The following is for informational purposes only and is not intended as definitive legal or tax advice. You should not act upon this information without seeking independent legal counsel. If you desire legal, tax or other professional advice, please contact your attorney, tax advisor or other professional consultant.

Q&As are not “black and white,” so experienced attorneys and brokers may disagree. Agents are advised to talk to their brokers/managers when they have questions.

Property Manager Not Obligated to Report Felony

The property manager furnished the two-day notice to inspect the tenant’s apartment.  The tenant was not home at the time of the inspection.  During the inspection the property manager saw a handgun with a silencer.  Is the property manager required to notify the police of this handgun with silencer?

Answer: No.  Although a handgun with a silencer is a felony, A.R.S. §13-3101(A)(8)(ii), a real estate licensee, or any other member of the general public, has no obligation to report a felony to the police.  Note: Inasmuch as a felony is being committed in the tenant’s apartment, however, there may be grounds to terminate the lease. See A.R.S. §33-1368.

No Prohibition Against Non-Resident Alien Purchasing Arizona Real Property

The broker represents Japanese individuals who want to buy investment homes in Arizona.  Are there any federal or Arizona prohibitions against non-U.S. citizens purchasing Arizona real estate?

Answer: No.  There are no federal restrictions.  Although some states prohibit or limit ownership of real estate by non-resident aliens, e.g., some Midwestern states limit the amount of farm land that a non-resident alien can purchase, Arizona has no prohibition against ownership of Arizona real property by non-resident aliens.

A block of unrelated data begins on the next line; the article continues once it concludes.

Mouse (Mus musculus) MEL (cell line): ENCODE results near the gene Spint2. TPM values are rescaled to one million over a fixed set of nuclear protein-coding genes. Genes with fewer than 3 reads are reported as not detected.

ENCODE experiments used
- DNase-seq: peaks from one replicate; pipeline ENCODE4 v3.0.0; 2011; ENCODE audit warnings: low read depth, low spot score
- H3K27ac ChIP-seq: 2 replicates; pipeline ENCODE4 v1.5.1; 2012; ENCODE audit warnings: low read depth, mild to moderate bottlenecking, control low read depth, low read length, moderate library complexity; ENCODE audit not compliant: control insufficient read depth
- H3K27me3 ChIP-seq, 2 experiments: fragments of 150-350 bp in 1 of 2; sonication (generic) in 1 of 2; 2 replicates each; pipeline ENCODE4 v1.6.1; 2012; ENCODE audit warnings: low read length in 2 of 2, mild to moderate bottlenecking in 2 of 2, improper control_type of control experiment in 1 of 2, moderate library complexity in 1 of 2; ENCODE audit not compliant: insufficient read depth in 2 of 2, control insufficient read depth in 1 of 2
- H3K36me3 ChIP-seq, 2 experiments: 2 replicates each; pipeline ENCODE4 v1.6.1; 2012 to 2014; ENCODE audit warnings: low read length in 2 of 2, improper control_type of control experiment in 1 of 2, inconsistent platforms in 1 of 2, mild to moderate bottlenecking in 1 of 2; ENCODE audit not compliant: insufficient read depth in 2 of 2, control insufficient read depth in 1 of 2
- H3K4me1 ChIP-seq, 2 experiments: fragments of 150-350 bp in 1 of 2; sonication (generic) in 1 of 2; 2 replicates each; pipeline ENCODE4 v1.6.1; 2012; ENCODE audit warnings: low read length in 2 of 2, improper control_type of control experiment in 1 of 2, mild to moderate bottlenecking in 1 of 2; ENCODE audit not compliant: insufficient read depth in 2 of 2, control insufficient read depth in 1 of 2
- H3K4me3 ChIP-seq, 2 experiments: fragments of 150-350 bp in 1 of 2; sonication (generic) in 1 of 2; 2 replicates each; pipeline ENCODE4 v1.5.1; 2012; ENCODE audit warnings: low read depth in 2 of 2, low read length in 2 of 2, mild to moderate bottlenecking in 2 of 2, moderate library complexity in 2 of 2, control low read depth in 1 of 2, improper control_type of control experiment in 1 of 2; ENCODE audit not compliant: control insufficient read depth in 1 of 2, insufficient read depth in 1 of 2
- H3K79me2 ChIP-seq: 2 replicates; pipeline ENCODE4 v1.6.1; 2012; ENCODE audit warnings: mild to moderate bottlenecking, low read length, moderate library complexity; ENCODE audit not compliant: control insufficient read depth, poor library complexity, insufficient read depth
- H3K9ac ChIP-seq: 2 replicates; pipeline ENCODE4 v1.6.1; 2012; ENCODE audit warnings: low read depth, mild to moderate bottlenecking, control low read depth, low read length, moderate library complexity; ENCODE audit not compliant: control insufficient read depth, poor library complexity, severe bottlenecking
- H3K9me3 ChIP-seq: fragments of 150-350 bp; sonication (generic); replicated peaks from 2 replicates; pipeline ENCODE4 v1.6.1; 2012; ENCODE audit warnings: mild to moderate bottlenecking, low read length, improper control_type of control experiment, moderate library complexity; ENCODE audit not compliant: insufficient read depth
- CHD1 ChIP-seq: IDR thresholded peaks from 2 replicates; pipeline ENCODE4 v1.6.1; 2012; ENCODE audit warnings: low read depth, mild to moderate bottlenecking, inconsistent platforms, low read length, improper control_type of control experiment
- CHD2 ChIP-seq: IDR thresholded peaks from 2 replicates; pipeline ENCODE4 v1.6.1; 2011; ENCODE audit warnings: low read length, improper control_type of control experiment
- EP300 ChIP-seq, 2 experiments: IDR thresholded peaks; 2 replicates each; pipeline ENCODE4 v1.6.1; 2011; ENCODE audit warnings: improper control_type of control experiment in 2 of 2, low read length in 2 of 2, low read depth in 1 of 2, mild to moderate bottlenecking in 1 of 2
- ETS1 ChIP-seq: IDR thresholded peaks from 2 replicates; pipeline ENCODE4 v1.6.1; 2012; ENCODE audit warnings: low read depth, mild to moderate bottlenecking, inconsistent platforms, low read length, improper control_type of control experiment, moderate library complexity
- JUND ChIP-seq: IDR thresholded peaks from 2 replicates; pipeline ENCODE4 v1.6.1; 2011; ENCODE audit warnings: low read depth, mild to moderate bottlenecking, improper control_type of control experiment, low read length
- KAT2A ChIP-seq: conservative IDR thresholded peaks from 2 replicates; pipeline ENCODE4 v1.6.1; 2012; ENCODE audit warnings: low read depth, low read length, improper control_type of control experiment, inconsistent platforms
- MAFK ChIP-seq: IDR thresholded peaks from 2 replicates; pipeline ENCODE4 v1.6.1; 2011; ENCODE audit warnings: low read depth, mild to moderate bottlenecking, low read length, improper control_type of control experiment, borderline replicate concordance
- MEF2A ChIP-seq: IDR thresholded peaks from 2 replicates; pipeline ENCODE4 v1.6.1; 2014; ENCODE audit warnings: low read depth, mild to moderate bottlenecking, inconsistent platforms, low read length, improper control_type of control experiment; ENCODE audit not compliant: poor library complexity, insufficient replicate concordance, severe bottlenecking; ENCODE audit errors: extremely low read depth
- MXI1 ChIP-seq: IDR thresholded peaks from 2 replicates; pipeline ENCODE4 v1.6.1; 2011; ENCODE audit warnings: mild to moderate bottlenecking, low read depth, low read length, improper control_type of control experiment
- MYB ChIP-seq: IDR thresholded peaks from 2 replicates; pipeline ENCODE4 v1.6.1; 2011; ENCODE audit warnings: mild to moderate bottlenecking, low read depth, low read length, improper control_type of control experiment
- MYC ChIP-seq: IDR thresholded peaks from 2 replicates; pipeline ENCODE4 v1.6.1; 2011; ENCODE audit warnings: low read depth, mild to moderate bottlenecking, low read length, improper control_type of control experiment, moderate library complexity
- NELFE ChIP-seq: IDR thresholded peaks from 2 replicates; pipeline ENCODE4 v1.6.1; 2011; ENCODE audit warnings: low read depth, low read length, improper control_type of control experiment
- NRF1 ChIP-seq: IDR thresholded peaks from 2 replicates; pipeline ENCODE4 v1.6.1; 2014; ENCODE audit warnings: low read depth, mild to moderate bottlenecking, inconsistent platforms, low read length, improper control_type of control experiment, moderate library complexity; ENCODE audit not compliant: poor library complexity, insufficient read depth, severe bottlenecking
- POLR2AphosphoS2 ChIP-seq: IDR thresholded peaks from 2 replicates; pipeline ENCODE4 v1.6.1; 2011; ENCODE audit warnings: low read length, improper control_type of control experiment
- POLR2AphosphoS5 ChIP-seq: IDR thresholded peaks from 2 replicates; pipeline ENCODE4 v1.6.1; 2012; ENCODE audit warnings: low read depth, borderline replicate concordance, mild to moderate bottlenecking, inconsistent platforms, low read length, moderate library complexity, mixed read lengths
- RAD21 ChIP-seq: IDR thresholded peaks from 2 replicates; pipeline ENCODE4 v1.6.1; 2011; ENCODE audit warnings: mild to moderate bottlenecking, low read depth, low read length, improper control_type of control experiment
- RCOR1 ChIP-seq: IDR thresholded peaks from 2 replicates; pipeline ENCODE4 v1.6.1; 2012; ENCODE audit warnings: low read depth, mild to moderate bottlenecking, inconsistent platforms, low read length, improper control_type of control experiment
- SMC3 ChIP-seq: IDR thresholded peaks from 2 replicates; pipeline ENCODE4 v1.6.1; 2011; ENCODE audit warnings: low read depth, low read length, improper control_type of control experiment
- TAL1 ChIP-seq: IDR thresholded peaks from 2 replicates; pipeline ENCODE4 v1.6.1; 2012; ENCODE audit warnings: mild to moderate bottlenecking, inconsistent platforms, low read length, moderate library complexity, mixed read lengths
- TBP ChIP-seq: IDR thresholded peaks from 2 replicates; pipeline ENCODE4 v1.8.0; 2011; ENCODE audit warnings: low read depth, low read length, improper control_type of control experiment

No Listing Commission upon Condemnation of the Listed Real Property

The listing broker has a six-month commission agreement for the sale of a home.  During the term of the listing agreement, the state of Arizona has condemned the home for the expansion of a roadway.  Has the listing broker earned a commission because of the condemnation sale to the state of Arizona?

Answer: Probably not.  The condemnation of a listed property, or even a sale to the state of Arizona because of the threat of a condemnation of a listed property, does not generally entitle a listing broker to a commission under the listing agreement.  See Mealy v. Orlich, 120 Ariz. 321 (1978).

Seller Obligated to Refund Security Deposit to Tenant

Owner #1 of the home and the tenant execute a one-year lease with a $1,500 security deposit.  Ten months later, owner #1 sells the home to owner #2.  Owner #1, however, did not deliver the $1,500 security deposit to owner #2.  The one-year lease has now terminated, and the tenant is demanding the return of the $1,500 security deposit.  Is owner #2 liable to the tenant for the $1,500?  If not, is owner #1 liable to the tenant for the $1,500 security deposit?

Answer: If owner #2 never received the $1,500 security deposit from owner #1, owner #2 has no liability to the tenant for the $1,500 security deposit.  The tenant, however, is entitled to return of the $1,500 security deposit from owner #1.  Note: The proration of rent and the transfer of the security deposit should occur at the time of the closing of the sale of the home.

No Arizona Law Requiring Seller to Provide SPDS to the Buyer

The seller is an investor who does not want to provide an SPDS to the buyer and is demanding that lines 131-133 of the contract requiring a SPDS be deleted.  Does Arizona law require a seller to deliver an SPDS to the buyer of a home?